The thermal management of a subsea hydrocarbon production system is a major task over the entire life cycle of the subsea production system (SPS) development. The thermal studies include heat transfer modeling and temperature-distribution calculations of the production fluid and hardware of the entire SPS stretched between the reservoir and the process facility. The thermal model involves the subsea environment as well as the SPS operating conditions (e.g. reservoirs, seawater, ambient and arrival temperatures and pressures). The major objective of the thermal management process is to aid the design of the SPS as well as to verify the production philosophy. The design includes component temperature qualifications and thermal insulation design, and the production philosophy includes maximum and minimum temperature during steady production and transient flow scenarios.
The thermal study applies analysis and simulation tools that are based on fundamental heat transfer theory. However, limitations of computation resources or project time lines lead to simplifications and assumptions in the thermal modeling approaches. One major assumption comprises the modification of the thermal conductivity of the modeled fluids to account for the transient free convection process in the subsea components (for example for the hydrocarbon fluid flow in the piping system or for the trapped fluids). This assumption reduces the calculation effort associated with the explicit modeling of the transient buoyancy and natural convection flow and heat transfer.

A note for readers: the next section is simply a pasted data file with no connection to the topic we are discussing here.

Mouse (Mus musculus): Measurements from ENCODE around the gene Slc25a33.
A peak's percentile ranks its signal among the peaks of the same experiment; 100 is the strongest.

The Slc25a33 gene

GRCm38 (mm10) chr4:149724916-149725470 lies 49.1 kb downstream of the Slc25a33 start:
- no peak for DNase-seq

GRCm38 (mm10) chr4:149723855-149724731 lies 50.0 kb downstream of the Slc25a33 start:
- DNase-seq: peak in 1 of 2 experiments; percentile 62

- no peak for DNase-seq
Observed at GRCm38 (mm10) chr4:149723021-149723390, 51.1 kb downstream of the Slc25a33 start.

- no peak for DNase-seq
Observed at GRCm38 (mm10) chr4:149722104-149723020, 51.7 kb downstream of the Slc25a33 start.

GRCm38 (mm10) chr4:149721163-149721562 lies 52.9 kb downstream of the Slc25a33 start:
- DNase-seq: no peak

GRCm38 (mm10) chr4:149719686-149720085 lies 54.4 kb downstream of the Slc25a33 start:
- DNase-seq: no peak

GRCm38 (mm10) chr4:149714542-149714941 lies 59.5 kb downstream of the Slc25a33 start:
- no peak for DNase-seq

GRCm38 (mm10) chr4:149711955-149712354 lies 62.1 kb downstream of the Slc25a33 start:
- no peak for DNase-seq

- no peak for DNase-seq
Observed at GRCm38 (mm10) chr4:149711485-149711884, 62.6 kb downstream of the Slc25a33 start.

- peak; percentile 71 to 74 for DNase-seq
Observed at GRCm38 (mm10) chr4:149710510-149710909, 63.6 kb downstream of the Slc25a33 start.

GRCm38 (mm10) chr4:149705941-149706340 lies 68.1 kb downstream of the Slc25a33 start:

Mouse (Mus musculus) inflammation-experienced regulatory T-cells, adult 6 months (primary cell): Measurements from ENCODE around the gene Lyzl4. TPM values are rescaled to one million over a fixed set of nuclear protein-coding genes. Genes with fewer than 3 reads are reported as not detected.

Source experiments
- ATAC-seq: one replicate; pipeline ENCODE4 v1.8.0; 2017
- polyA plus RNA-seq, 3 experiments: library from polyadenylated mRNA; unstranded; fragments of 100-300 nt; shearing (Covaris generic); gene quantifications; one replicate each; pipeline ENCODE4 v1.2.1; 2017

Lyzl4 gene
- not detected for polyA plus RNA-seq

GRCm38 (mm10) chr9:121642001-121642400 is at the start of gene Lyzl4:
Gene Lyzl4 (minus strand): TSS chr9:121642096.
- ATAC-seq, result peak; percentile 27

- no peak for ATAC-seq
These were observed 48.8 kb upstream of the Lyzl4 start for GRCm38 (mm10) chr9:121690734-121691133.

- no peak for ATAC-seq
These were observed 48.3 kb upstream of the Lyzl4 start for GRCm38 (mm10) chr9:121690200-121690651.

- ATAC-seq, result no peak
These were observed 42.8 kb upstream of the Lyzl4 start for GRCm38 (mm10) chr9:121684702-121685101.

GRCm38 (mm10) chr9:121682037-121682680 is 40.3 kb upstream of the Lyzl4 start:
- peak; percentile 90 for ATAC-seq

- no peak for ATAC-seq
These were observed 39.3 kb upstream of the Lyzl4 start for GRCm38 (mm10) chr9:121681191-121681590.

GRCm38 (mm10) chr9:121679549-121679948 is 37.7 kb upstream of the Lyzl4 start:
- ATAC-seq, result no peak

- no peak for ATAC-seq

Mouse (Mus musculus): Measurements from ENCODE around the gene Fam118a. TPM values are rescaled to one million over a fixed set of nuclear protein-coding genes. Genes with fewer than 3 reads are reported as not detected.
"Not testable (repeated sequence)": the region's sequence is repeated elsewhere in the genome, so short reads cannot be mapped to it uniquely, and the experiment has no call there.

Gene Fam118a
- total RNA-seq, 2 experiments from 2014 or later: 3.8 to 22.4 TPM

This paper focuses on the validation of this assumption. A combination of experimental and numerical results are presented and are utilized to recommend a robust thermal modelling procedure for subsea components that allows a favorable balance between conservatism and accuracy. The experimental data consists of both steady state and transient results from models of subsea components. Three-dimensional numerical conjugate Computational Fluid Dynamics/Heat Transfer (CFD/CHT) simulations were performed with assumed effective conductivity and with explicitly resolved free convection. Results are compared to the experimental data. The comparison between the experimental and model exit temperatures during steady state flow showed a good match with a 7% offset as a maximum value for the deviation between measured and calculated temperatures. In the transient results, the numerical model using an effective conductivity consistently gave a closer match than did the model explicitly modelling buoyancy. Given the closer match and the advantage of numerical efficiency, it is concluded that it is best to treat a production fluid as a solid with an effective conductivity when modelling transient events. Further test data are utilized to validate thermal modelling using the effective conductivity shows acceptable results accuracy of the cooldown behavior of subsea components. With increased confidence in the numerical model results, there is less of a need to apply over conservative boundary conditions. This in turn leads to a more robust product and decreased cost due to avoidance of over engineered designs.